• Lender-paid mortgage insurance, or LPMI, is sometimes an option available for buyers. The lender will cover the PMI costs in exchange for a higher interest rate. You will need to determine if your monthly costs are less with the PMI costs or the higher interest rate cost before choosing this option.
  • Split premium allows you to choose a combination of the upfront and monthly options. Putting a large lump of cash toward your upfront PMI will decrease how much monthly PMI you will need to pay.

» COMPARE: Best mortgage lenders

How do I avoid paying PMI?

To avoid paying PMI from the start, you will need to put 20% down. If you cannot afford 20% down, there might be an option of searching for a lower-priced home or a fixer-upper that has a listing price way below its appraisal value.

Additionally, using gifted funds for a down payment can help you use finances from family, friends or an employer without tax consequences if it is under a certain amount.

Having to pay PMI is not the end of the world, and depending on the housing market, you might only have to pay this extra fee for an additional year or two. Here’s how to remove your current PMI:

  • Reach 20% equity: The most common way to get rid of PMI is by building your home equity to at least 20%. You can do this by making regular payments on your mortgage, which will gradually reduce the principal balance. Once you've reached this milestone, you can request your lender to cancel the PMI.
  • Automatic termination: According to the Homeowners Protection Act, your lender must automatically terminate PMI when your mortgage balance reaches 78% of the original purchase price, provided you are up to date with your payments.
  • Refinancing: If your home's value has increased significantly, you may be able to refinance your mortgage. This could potentially give you a new loan with an LTV ratio of 80% or less, eliminating the need for PMI.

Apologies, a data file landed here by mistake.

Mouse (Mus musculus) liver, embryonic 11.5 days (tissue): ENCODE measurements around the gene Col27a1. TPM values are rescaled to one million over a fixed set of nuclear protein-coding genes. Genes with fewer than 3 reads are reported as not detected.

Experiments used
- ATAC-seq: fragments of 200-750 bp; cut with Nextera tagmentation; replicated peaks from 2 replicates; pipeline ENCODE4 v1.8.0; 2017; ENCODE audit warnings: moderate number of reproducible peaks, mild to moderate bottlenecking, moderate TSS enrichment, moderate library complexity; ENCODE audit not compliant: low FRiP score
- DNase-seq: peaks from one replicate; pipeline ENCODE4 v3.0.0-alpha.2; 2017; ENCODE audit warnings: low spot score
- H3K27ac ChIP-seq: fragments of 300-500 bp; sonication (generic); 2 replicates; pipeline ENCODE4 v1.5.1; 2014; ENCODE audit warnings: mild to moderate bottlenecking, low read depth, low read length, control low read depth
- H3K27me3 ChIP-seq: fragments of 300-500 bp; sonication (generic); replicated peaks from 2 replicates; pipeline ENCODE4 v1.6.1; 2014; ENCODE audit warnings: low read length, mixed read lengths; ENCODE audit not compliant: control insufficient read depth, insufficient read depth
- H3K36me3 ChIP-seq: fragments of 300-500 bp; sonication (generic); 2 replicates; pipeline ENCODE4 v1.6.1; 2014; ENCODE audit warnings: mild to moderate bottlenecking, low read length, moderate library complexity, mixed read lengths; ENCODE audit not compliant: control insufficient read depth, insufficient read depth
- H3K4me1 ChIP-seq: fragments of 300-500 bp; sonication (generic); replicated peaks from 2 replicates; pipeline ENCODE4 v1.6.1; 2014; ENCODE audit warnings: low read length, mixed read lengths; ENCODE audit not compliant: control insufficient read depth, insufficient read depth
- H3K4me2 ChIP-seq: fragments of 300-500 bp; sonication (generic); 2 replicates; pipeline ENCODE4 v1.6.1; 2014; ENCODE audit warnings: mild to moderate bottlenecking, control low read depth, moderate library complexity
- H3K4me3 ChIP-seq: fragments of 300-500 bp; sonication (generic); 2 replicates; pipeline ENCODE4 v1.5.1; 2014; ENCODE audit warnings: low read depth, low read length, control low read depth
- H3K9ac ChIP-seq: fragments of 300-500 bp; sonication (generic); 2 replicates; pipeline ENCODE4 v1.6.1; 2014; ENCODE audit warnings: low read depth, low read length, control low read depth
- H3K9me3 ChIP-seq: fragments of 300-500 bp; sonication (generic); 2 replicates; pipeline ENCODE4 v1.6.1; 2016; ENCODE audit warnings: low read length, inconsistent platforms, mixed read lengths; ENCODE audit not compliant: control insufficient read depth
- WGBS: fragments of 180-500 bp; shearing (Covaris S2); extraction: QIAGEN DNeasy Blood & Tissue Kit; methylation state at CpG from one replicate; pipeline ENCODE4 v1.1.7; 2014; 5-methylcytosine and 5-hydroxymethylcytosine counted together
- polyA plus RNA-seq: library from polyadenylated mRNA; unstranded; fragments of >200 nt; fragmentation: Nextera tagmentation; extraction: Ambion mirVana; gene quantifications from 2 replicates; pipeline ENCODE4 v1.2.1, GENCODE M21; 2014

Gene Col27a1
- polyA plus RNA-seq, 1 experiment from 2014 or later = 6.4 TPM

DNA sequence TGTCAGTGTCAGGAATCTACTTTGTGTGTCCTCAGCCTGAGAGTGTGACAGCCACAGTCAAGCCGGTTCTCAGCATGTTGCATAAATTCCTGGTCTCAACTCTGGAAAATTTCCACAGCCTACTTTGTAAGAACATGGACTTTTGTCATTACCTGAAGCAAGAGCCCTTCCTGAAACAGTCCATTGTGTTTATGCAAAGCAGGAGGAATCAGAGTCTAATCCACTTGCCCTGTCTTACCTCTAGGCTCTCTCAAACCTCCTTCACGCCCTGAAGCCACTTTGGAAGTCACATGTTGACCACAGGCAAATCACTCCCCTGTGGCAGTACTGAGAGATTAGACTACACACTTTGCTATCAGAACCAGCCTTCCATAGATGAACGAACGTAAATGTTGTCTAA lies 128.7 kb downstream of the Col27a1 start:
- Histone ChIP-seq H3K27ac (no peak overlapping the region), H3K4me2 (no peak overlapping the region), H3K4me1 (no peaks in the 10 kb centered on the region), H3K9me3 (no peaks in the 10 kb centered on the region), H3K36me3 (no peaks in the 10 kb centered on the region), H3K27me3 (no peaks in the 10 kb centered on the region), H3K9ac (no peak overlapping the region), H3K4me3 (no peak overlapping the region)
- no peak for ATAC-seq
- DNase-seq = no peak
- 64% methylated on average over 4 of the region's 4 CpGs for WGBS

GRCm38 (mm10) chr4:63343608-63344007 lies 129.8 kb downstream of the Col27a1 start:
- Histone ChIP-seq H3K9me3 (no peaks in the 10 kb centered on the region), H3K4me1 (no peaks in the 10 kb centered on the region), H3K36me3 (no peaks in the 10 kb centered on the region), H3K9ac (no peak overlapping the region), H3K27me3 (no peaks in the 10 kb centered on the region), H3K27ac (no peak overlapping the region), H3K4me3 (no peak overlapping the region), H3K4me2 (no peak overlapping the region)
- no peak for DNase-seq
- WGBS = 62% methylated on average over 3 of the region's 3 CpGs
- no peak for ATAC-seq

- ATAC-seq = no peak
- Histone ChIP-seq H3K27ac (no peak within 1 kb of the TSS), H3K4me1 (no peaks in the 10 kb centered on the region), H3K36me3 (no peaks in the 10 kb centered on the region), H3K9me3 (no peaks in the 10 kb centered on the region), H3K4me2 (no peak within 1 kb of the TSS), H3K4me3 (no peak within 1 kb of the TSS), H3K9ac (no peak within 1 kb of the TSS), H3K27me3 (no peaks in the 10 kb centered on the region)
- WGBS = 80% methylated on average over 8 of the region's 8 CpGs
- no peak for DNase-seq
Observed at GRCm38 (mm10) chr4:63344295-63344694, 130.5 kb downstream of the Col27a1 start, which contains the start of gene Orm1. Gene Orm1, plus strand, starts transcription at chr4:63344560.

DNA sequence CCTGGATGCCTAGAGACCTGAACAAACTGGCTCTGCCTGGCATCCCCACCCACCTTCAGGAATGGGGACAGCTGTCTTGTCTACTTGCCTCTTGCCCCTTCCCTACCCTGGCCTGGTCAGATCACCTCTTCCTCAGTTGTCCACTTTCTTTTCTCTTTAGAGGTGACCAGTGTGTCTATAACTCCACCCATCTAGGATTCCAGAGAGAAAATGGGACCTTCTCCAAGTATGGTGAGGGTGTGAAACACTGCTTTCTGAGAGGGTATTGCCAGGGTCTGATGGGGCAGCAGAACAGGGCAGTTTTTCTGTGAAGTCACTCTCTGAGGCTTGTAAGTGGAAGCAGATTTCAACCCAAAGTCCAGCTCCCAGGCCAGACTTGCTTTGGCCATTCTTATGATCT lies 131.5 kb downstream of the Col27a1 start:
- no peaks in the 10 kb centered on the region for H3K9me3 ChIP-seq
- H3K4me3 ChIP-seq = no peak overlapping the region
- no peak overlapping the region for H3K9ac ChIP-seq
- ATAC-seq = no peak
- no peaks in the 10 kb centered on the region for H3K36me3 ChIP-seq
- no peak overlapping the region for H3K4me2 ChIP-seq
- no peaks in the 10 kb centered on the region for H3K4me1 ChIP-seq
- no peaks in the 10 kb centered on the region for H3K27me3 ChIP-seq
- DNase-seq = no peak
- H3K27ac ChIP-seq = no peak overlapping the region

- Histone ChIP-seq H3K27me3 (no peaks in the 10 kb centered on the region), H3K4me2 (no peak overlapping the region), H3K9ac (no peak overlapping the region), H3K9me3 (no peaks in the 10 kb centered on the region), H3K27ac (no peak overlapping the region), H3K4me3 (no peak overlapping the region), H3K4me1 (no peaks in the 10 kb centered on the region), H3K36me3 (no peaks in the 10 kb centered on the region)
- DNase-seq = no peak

» MORE: How to get rid of PMI

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    How long do I have to pay PMI?

    The length of time you have to pay PMI depends on your specific loan terms, but generally, it can be removed once you reach 20% equity in your home. If home prices rise in your area shortly after you buy, you can potentially reach the 20% equity threshold sooner than expected.

    Is PMI tax-deductible?

    No, mortgage insurance premiums are no longer eligible for tax deductions, according to the IRS.

    Is PMI the same as homeowners insurance?

    No, PMI is different from homeowners insurance. PMI protects the lender if you default on your mortgage, while homeowners insurance protects you and your property in case of damage or loss.

    What is the difference between PMI and MIP?

    PMI is typically used with conventional loans, while a mortgage insurance premium (MIP) is required for FHA loans.

    Bottom line

    While PMI can feel like an additional pesky cost when you are trying to finance the home of your dreams, it is not a fee that you will have for the life of your home loan. You will no longer have to pay PMI once you build up 20% equity in your home. It can also be worth paying PMI temporarily if it means getting into a home sooner.

    Article sources

    ConsumerAffairs writers primarily rely on government data, industry experts and original research from other reputable publications to inform their work. Specific sources for this article include:

    1. Federal Reserve, “Homeowners Protection Act.” Accessed Jan. 21, 2024.
    2. IRS, “Publication 936 (2023), Home Mortgage Interest Deduction.” Accessed Jan. 21, 2024.